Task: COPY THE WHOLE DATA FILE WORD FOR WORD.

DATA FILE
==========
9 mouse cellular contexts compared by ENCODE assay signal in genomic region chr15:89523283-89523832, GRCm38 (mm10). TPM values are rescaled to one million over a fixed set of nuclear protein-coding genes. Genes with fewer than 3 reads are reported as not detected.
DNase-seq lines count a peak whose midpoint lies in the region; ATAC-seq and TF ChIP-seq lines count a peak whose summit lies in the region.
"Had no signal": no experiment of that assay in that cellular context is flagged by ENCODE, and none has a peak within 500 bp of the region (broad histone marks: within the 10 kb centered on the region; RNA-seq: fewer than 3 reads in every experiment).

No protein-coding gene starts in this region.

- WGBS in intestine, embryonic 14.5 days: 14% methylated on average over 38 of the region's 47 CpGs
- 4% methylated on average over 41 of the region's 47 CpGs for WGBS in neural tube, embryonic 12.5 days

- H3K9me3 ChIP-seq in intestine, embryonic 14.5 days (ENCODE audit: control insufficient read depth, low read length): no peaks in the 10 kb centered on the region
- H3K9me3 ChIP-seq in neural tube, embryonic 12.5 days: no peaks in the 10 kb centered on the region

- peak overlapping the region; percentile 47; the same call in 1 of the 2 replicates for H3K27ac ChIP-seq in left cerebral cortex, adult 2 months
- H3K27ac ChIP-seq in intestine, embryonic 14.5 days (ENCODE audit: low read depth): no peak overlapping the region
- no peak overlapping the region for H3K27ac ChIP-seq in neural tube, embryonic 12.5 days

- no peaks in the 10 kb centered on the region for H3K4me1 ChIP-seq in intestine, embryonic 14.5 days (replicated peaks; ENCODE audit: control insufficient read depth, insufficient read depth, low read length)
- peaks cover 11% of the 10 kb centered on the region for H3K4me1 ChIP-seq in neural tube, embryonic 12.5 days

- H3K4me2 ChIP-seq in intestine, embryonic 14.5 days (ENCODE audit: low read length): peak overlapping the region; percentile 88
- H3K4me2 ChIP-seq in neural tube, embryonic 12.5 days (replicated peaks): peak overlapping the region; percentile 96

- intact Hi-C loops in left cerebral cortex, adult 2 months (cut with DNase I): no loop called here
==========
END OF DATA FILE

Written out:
9 mouse cellular contexts compared by ENCODE assay signal in genomic region chr15:89523283-89523832, GRCm38 (mm10). TPM values are rescaled to one million over a fixed set of nuclear protein-coding genes. Genes with fewer than 3 reads are reported as not detected.
DNase-seq lines count a peak whose midpoint lies in the region; ATAC-seq and TF ChIP-seq lines count a peak whose summit lies in the region.
"Had no signal": no experiment of that assay in that cellular context is flagged by ENCODE, and none has a peak within 500 bp of the region (broad histone marks: within the 10 kb centered on the region; RNA-seq: fewer than 3 reads in every experiment).

No protein-coding gene starts in this region.

- WGBS in intestine, embryonic 14.5 days: 14% methylated on average over 38 of the region's 47 CpGs
- 4% methylated on average over 41 of the region's 47 CpGs for WGBS in neural tube, embryonic 12.5 days

- H3K9me3 ChIP-seq in intestine, embryonic 14.5 days (ENCODE audit: control insufficient read depth, low read length): no peaks in the 10 kb centered on the region
- H3K9me3 ChIP-seq in neural tube, embryonic 12.5 days: no peaks in the 10 kb centered on the region

- peak overlapping the region; percentile 47; the same call in 1 of the 2 replicates for H3K27ac ChIP-seq in left cerebral cortex, adult 2 months
- H3K27ac ChIP-seq in intestine, embryonic 14.5 days (ENCODE audit: low read depth): no peak overlapping the region
- no peak overlapping the region for H3K27ac ChIP-seq in neural tube, embryonic 12.5 days

- no peaks in the 10 kb centered on the region for H3K4me1 ChIP-seq in intestine, embryonic 14.5 days (replicated peaks; ENCODE audit: control insufficient read depth, insufficient read depth, low read length)
- peaks cover 11% of the 10 kb centered on the region for H3K4me1 ChIP-seq in neural tube, embryonic 12.5 days

- H3K4me2 ChIP-seq in intestine, embryonic 14.5 days (ENCODE audit: low read length): peak overlapping the region; percentile 88
- H3K4me2 ChIP-seq in neural tube, embryonic 12.5 days (replicated peaks): peak overlapping the region; percentile 96

- intact Hi-C loops in left cerebral cortex, adult 2 months (cut with DNase I): no loop called here